Coach Alford has already shown, though, that he will run different defenses mid game, which is a welcome switch from Howland. Simply zoning an inbounds play, which is common practice among coaches throughout the country including Alford, was something Howland didn't do. Given that seeming elasticity in approach, we'd anticipate that Alford will opt more and more for zone as time goes on. Already, through two games, it looks like UCLA went much more to zone against San Marcos than it did against San Bernardino.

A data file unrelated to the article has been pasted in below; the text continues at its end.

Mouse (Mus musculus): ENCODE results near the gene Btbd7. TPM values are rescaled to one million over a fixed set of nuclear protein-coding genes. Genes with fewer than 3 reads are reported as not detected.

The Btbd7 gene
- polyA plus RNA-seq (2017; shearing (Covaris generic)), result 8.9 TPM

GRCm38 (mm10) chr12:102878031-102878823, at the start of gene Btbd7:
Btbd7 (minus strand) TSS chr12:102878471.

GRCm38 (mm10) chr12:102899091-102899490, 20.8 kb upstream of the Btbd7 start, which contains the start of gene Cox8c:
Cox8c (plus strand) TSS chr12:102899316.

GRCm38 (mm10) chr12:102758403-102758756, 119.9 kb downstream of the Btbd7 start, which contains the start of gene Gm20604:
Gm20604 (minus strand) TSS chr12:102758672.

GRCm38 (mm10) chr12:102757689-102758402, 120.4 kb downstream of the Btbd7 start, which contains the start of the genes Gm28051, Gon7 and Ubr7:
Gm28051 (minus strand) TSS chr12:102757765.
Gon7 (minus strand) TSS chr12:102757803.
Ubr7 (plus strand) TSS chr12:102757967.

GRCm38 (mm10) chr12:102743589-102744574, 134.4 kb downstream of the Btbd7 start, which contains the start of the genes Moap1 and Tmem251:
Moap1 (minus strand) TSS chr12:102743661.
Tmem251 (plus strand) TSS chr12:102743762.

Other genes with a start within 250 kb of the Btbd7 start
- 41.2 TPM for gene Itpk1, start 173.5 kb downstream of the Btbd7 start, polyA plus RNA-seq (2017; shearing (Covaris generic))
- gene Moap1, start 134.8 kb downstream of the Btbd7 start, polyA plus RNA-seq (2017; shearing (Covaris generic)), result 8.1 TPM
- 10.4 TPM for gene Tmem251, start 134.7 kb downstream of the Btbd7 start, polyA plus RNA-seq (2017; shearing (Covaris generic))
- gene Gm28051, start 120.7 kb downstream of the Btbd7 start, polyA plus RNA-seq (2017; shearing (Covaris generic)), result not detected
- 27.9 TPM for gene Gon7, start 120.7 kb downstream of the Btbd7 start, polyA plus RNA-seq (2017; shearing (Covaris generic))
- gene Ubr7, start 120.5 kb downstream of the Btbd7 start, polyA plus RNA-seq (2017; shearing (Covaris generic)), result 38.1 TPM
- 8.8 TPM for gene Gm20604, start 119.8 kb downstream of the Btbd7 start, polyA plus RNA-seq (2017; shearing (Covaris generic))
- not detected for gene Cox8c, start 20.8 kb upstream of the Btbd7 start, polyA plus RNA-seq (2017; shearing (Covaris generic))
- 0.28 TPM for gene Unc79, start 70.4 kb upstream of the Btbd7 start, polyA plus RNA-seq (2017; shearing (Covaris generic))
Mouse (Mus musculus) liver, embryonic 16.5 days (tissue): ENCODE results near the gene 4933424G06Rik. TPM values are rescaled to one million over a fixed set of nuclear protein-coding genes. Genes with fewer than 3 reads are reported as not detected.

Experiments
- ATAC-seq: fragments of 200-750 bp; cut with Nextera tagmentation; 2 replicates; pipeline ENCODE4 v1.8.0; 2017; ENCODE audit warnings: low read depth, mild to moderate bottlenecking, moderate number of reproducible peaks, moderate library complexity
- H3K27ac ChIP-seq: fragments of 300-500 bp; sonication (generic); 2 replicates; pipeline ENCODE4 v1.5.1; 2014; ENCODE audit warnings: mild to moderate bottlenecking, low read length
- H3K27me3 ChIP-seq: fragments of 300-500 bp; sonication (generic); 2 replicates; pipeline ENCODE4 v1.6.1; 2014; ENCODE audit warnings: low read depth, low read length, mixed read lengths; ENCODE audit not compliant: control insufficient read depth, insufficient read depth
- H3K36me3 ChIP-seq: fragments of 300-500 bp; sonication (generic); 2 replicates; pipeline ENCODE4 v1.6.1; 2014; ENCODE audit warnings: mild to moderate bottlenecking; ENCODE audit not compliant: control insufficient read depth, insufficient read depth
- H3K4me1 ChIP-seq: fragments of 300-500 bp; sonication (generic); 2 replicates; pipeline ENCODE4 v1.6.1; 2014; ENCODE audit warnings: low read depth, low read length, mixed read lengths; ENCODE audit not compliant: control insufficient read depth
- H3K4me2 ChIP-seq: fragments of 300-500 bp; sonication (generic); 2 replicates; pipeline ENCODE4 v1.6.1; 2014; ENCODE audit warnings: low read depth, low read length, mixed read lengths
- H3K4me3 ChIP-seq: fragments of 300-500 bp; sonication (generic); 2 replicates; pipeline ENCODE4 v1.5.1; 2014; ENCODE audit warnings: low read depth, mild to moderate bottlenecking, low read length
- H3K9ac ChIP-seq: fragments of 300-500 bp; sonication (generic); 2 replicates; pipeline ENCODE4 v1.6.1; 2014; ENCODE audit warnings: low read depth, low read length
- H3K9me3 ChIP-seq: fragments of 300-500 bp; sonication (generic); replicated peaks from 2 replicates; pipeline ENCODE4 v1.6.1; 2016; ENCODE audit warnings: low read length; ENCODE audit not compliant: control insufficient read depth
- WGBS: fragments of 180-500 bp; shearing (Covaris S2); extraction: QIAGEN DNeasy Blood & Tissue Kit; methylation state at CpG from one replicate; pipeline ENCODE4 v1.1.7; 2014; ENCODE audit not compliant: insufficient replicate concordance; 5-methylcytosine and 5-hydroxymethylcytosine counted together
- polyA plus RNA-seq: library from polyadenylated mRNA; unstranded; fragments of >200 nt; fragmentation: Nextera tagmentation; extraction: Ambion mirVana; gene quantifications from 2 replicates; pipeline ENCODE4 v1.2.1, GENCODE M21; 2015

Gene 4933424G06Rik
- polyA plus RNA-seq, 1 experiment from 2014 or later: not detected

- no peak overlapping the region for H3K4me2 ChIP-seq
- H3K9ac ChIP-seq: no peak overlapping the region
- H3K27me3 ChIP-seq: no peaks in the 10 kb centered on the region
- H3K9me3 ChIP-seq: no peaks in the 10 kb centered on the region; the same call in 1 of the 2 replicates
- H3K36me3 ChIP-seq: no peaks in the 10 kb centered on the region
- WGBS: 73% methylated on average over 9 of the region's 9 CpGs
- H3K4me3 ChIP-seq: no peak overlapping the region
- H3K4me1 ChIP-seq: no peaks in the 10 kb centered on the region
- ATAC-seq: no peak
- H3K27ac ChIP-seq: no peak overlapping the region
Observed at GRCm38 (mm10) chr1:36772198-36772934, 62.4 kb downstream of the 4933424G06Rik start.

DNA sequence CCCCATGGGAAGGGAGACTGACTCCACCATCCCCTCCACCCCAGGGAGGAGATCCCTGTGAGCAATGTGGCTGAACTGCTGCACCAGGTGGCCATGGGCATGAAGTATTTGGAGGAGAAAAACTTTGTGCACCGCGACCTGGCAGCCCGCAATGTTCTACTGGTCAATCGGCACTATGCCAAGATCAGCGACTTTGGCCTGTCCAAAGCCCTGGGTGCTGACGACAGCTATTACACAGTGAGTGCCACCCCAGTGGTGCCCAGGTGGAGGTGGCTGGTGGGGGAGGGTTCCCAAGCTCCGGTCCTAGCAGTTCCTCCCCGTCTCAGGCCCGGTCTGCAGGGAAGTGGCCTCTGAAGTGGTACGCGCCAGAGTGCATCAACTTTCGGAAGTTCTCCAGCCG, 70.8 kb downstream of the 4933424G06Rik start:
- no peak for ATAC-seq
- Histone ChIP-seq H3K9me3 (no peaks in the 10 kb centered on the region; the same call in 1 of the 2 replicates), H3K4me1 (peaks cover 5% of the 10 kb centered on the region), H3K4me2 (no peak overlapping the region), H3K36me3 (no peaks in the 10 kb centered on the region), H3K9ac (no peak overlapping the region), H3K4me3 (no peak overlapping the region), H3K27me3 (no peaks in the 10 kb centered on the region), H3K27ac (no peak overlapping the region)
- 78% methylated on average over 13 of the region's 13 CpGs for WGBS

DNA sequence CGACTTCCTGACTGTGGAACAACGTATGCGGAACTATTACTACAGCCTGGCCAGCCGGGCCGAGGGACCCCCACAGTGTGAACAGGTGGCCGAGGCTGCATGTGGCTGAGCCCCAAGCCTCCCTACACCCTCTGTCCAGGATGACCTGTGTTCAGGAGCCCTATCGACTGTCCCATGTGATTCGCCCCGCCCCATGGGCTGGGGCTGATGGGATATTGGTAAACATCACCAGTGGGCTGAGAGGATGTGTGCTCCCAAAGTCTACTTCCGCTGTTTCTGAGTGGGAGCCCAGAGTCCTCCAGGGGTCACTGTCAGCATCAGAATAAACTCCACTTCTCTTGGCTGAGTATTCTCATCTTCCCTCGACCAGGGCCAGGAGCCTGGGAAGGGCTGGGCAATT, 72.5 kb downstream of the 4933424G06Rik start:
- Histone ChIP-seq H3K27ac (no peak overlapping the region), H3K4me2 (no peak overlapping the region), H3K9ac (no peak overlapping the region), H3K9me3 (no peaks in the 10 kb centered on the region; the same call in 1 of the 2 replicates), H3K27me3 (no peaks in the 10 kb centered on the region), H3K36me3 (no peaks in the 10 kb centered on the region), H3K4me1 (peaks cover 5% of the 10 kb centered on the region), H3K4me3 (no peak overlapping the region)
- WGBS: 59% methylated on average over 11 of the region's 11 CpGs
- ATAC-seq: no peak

It's going to be an interesting thing to watch, and probably one of the big keys for UCLA's season. With a zone defense, you have to suspect that UCLA will have a chance to be at least adequate on that end of the court, giving the offense enough stops to generate points in transition. It should be a very interesting year, with a new coach for the first time in ten years, who has brought with him a new offensive scheme and new defensive philosophies. With the talent UCLA has at its disposal this year, particularly on offense, it should also be a successful one.

Coming Friday, our prediction for the 2013-14 season...